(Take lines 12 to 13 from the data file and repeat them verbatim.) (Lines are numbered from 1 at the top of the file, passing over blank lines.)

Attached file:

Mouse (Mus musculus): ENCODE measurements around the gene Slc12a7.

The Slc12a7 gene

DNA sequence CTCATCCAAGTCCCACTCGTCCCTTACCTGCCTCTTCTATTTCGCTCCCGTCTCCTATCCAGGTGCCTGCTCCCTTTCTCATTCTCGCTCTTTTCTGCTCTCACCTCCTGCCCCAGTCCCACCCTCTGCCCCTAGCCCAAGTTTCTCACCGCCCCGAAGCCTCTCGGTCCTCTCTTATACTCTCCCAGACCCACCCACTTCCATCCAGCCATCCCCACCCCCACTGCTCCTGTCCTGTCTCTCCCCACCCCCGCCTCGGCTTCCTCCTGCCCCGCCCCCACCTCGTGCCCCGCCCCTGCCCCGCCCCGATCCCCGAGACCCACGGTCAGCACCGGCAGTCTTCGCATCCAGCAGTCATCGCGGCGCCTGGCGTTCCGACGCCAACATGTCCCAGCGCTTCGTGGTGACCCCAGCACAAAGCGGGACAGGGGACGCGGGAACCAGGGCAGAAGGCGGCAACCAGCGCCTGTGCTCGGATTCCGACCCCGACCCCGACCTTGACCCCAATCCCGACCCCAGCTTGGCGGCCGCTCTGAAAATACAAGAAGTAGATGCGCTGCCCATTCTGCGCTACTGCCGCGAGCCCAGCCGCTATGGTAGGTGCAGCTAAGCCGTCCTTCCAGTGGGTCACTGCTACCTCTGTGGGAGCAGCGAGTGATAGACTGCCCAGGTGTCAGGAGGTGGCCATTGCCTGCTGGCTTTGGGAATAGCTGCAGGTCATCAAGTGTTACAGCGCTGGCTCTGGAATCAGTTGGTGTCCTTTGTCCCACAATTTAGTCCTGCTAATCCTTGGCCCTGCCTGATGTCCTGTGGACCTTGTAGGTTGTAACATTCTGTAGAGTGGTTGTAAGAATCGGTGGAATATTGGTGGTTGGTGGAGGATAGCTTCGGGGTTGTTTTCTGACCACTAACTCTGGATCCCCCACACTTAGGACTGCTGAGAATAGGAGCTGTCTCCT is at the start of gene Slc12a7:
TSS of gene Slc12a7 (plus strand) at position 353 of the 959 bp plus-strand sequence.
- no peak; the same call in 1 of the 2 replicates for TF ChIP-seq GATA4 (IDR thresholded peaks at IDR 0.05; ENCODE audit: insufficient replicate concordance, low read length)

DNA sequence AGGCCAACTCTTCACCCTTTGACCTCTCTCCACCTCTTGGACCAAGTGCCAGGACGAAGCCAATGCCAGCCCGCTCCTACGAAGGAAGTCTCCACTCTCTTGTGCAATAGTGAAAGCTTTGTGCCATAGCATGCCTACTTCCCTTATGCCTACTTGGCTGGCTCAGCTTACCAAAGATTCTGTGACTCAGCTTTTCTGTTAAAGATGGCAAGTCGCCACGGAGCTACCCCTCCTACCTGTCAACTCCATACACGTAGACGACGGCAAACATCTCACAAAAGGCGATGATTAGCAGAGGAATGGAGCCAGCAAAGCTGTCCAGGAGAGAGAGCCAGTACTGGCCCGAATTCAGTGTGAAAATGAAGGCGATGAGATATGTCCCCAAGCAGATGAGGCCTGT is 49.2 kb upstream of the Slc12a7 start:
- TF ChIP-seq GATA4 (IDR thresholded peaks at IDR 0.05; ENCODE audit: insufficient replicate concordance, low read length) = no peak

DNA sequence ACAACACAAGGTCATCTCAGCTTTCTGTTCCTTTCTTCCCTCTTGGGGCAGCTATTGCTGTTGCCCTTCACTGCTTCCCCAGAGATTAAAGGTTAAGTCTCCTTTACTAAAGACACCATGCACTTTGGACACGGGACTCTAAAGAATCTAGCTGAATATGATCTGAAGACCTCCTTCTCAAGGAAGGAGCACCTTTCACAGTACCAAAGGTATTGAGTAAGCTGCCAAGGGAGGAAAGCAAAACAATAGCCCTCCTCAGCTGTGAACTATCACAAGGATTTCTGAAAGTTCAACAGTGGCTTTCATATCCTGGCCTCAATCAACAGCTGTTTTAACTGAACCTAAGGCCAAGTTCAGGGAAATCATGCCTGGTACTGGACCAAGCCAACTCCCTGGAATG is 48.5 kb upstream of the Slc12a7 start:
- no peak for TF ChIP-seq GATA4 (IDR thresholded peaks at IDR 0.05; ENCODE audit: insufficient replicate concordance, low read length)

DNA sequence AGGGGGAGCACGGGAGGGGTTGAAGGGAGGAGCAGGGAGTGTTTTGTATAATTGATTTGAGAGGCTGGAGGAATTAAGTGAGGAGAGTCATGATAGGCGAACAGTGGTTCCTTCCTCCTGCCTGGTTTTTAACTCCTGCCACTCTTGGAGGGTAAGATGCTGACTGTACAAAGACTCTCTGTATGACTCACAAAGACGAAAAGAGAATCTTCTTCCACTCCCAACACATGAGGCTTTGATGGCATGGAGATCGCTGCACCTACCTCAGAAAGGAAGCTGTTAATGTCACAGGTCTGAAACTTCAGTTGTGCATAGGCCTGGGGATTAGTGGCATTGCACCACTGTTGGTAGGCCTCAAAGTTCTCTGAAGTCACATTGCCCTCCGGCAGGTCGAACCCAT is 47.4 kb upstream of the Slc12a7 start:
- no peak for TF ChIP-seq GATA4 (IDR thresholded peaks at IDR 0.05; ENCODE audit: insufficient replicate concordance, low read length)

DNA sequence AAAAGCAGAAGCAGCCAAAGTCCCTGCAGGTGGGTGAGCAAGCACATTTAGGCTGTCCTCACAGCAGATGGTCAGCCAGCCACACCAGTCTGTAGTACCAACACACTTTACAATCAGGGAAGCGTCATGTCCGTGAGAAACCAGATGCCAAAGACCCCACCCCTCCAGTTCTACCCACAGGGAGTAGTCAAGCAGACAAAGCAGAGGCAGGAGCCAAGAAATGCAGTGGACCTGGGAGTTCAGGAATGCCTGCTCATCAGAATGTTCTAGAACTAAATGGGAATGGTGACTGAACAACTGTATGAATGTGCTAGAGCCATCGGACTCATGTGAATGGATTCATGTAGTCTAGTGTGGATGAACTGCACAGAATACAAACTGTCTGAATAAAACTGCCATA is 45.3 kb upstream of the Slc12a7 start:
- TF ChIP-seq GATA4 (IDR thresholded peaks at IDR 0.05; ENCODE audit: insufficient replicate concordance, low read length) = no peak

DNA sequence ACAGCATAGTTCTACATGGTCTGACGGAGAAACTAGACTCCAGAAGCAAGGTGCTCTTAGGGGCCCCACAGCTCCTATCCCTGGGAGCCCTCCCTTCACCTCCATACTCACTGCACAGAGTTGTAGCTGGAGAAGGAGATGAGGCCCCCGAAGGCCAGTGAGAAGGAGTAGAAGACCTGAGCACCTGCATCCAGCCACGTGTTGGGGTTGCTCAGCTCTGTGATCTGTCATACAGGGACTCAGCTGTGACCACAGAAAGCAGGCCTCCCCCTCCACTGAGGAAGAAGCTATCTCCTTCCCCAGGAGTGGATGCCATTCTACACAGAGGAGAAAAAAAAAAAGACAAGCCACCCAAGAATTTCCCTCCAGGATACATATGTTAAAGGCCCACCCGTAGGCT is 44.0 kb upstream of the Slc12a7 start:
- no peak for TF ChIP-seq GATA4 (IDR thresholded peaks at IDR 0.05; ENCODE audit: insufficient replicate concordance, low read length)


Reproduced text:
DNA sequence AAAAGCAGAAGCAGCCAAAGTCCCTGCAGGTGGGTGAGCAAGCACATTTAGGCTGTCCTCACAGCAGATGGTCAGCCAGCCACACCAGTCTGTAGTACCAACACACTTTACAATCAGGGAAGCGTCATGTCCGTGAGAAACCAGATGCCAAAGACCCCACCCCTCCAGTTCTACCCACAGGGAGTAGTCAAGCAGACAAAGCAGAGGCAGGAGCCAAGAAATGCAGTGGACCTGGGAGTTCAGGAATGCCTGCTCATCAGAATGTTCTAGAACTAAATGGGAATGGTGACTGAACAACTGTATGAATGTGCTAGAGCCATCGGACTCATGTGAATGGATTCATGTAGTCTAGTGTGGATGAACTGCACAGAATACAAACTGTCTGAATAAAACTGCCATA is 45.3 kb upstream of the Slc12a7 start:
- TF ChIP-seq GATA4 (IDR thresholded peaks at IDR 0.05; ENCODE audit: insufficient replicate concordance, low read length) = no peak